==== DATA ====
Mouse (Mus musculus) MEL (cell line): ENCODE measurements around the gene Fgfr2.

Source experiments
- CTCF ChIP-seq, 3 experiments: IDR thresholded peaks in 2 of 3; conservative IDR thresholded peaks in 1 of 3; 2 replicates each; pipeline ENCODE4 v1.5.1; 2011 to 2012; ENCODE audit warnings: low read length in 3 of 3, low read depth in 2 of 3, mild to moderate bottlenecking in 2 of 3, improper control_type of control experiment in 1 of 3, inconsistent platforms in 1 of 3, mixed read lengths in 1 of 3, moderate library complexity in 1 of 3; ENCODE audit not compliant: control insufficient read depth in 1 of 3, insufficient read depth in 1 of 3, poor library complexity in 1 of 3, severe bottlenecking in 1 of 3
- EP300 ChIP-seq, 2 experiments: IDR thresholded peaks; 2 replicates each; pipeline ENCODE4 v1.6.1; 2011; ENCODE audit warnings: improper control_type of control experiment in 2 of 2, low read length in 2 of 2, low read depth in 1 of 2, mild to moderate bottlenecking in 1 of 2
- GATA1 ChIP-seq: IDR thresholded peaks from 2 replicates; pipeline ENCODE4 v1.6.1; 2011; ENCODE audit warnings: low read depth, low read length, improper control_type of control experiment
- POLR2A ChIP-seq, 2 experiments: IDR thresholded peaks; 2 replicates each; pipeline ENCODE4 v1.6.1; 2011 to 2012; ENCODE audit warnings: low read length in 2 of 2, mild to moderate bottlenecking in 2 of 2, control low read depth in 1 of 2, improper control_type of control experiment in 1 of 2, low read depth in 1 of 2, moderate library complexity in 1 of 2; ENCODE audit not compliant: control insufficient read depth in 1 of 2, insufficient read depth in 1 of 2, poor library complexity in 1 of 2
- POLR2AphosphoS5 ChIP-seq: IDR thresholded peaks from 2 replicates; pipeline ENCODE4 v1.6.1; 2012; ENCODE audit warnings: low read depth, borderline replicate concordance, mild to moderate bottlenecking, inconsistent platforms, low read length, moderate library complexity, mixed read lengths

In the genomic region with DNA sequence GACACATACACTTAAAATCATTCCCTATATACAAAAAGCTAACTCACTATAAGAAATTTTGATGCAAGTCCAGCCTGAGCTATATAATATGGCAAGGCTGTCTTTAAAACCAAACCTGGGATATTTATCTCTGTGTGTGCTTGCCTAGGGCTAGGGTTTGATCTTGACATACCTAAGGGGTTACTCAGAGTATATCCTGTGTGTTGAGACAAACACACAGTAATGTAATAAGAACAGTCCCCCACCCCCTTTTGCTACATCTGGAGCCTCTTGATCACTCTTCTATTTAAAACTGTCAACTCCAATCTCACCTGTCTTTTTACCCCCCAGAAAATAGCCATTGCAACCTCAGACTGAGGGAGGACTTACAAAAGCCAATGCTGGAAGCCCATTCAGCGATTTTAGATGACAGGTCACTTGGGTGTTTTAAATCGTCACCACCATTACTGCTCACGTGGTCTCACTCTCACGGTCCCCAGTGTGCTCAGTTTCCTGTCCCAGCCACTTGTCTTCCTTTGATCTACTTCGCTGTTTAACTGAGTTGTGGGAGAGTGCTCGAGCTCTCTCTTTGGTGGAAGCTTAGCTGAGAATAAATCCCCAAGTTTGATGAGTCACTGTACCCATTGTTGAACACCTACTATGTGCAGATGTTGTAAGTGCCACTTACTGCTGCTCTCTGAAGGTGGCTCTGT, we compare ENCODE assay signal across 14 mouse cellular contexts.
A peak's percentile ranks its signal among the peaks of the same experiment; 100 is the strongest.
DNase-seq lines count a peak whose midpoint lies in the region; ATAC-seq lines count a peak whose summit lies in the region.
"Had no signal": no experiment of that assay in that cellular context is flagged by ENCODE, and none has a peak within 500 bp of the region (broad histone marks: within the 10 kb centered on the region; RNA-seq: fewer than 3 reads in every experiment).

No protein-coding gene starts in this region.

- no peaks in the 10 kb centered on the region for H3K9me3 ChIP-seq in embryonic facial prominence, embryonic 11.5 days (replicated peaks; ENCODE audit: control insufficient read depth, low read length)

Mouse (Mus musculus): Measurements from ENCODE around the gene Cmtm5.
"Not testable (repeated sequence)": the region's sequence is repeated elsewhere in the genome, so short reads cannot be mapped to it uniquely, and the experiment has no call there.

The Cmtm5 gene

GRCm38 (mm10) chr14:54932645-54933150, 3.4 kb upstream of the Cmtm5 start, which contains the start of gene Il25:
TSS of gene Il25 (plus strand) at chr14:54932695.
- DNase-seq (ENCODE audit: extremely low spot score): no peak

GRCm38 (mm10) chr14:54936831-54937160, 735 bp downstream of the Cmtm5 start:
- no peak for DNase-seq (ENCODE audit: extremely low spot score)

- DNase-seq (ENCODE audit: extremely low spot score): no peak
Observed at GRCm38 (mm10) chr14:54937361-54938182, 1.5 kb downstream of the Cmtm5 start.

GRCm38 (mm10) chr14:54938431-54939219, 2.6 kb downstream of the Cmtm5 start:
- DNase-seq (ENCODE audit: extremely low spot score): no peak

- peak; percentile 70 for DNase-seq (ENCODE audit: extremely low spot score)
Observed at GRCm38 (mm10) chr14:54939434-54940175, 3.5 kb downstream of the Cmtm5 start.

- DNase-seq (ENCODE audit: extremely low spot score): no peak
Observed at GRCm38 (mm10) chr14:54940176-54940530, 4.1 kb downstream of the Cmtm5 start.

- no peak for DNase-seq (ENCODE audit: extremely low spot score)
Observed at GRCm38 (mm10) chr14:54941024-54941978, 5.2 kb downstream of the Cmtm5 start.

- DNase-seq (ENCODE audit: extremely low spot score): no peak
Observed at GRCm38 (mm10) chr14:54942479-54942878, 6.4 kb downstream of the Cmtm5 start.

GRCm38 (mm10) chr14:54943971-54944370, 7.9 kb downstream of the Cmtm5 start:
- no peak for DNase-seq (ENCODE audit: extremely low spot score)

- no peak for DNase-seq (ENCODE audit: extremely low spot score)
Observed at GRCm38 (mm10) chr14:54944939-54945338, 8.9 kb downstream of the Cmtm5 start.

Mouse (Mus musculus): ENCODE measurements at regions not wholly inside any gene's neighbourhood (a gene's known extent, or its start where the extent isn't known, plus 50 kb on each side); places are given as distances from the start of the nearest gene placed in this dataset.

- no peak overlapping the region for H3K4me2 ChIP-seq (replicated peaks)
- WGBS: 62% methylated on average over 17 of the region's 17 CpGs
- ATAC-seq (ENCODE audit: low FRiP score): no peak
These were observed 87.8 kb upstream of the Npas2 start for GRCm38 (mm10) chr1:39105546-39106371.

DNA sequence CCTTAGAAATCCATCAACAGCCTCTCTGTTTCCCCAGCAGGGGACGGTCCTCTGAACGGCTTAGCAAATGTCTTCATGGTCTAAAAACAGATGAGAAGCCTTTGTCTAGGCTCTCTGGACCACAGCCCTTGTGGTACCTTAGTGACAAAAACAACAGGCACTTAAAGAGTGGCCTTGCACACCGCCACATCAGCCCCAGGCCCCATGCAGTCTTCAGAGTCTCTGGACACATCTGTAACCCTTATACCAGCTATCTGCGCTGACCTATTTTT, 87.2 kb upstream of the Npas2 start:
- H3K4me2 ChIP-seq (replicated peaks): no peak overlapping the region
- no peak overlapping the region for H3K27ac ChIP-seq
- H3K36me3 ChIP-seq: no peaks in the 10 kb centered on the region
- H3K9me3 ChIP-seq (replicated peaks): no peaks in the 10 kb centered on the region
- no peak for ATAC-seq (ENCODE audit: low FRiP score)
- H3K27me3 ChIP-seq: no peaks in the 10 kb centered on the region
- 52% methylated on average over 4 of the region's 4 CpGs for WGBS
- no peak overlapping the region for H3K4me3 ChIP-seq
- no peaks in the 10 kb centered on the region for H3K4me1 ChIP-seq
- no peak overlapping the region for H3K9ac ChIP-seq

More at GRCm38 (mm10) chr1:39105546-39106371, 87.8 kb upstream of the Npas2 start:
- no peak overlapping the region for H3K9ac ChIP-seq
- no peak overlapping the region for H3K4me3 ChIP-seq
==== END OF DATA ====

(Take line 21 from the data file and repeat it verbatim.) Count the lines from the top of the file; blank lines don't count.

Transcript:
- no peak for DNase-seq (ENCODE audit: extremely low spot score)